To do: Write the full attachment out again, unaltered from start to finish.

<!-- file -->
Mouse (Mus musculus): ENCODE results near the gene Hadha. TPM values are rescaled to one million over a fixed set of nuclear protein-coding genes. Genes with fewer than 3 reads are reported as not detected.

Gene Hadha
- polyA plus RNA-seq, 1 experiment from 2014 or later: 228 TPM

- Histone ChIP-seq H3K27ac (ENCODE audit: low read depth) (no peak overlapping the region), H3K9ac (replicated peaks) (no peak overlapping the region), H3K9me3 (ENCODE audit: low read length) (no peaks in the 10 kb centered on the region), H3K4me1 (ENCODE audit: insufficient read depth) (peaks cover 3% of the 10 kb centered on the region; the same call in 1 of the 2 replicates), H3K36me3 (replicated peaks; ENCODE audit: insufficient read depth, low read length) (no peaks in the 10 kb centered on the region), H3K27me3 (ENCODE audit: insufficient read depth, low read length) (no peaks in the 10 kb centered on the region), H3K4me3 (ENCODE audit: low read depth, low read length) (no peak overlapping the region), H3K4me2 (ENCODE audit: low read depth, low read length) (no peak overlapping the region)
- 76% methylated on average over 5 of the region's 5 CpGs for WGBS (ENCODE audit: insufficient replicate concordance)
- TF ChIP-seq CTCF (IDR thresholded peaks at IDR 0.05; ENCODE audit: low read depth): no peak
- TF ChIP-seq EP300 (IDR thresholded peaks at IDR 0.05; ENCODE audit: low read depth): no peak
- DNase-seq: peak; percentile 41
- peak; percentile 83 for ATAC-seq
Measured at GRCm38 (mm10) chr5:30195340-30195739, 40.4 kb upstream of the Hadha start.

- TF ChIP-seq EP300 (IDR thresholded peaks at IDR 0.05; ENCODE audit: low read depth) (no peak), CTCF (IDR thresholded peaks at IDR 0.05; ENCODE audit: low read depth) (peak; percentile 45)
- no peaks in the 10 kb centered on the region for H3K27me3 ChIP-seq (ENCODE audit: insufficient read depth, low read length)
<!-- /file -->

Mouse (Mus musculus): ENCODE results near the gene Hadha. TPM values are rescaled to one million over a fixed set of nuclear protein-coding genes. Genes with fewer than 3 reads are reported as not detected.

Gene Hadha
- polyA plus RNA-seq, 1 experiment from 2014 or later: 228 TPM

- Histone ChIP-seq H3K27ac (ENCODE audit: low read depth) (no peak overlapping the region), H3K9ac (replicated peaks) (no peak overlapping the region), H3K9me3 (ENCODE audit: low read length) (no peaks in the 10 kb centered on the region), H3K4me1 (ENCODE audit: insufficient read depth) (peaks cover 3% of the 10 kb centered on the region; the same call in 1 of the 2 replicates), H3K36me3 (replicated peaks; ENCODE audit: insufficient read depth, low read length) (no peaks in the 10 kb centered on the region), H3K27me3 (ENCODE audit: insufficient read depth, low read length) (no peaks in the 10 kb centered on the region), H3K4me3 (ENCODE audit: low read depth, low read length) (no peak overlapping the region), H3K4me2 (ENCODE audit: low read depth, low read length) (no peak overlapping the region)
- 76% methylated on average over 5 of the region's 5 CpGs for WGBS (ENCODE audit: insufficient replicate concordance)
- TF ChIP-seq CTCF (IDR thresholded peaks at IDR 0.05; ENCODE audit: low read depth): no peak
- TF ChIP-seq EP300 (IDR thresholded peaks at IDR 0.05; ENCODE audit: low read depth): no peak
- DNase-seq: peak; percentile 41
- peak; percentile 83 for ATAC-seq
Measured at GRCm38 (mm10) chr5:30195340-30195739, 40.4 kb upstream of the Hadha start.

- TF ChIP-seq EP300 (IDR thresholded peaks at IDR 0.05; ENCODE audit: low read depth) (no peak), CTCF (IDR thresholded peaks at IDR 0.05; ENCODE audit: low read depth) (peak; percentile 45)
- no peaks in the 10 kb centered on the region for H3K27me3 ChIP-seq (ENCODE audit: insufficient read depth, low read length)